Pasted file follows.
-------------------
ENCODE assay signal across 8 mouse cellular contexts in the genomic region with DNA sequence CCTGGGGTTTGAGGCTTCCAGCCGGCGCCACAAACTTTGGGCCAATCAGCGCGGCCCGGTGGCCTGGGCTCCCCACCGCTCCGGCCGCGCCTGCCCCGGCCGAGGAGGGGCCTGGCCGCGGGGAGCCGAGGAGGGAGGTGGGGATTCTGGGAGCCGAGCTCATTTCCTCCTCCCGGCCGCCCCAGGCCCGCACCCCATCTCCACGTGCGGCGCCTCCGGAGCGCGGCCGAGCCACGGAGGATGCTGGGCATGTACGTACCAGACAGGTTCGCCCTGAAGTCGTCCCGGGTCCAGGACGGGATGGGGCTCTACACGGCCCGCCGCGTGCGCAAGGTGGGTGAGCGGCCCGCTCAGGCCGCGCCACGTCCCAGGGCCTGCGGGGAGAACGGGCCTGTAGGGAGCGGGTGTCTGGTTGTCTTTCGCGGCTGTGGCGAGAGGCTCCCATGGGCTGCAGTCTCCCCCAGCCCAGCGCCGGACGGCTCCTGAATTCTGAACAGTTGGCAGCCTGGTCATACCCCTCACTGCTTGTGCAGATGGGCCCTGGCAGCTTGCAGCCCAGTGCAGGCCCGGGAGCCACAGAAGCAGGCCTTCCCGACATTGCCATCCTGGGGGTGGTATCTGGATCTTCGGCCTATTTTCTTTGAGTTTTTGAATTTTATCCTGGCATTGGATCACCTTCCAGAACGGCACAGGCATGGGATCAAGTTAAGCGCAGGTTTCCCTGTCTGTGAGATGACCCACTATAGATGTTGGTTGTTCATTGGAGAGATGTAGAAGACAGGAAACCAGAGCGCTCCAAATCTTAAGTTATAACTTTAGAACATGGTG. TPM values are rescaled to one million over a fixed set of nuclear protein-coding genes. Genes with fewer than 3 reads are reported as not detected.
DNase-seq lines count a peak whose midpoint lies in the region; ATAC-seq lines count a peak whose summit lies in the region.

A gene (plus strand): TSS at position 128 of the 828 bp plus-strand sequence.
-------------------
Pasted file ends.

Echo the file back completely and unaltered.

ENCODE assay signal across 8 mouse cellular contexts in the genomic region with DNA sequence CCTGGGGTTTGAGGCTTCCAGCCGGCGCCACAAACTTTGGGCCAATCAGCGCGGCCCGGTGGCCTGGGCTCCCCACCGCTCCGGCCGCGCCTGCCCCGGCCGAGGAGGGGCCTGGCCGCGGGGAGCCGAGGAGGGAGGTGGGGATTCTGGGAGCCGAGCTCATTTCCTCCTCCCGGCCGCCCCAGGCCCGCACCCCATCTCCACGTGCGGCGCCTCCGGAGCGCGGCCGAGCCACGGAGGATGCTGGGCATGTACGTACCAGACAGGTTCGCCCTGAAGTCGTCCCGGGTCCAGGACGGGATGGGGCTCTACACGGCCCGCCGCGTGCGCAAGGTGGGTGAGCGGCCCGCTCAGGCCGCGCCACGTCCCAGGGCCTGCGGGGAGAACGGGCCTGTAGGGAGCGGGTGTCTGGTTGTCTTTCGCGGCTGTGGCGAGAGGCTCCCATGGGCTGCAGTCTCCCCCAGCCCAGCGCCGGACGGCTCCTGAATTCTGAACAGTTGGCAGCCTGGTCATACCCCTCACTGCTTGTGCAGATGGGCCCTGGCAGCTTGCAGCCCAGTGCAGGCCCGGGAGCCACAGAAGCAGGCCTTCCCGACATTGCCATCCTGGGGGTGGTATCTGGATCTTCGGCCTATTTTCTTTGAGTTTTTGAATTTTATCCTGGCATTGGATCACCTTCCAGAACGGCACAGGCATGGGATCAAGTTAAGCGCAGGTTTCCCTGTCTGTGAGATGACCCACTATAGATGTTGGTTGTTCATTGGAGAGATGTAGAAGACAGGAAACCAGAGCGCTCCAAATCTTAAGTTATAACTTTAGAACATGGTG. TPM values are rescaled to one million over a fixed set of nuclear protein-coding genes. Genes with fewer than 3 reads are reported as not detected.
DNase-seq lines count a peak whose midpoint lies in the region; ATAC-seq lines count a peak whose summit lies in the region.

A gene (plus strand): TSS at position 128 of the 828 bp plus-strand sequence.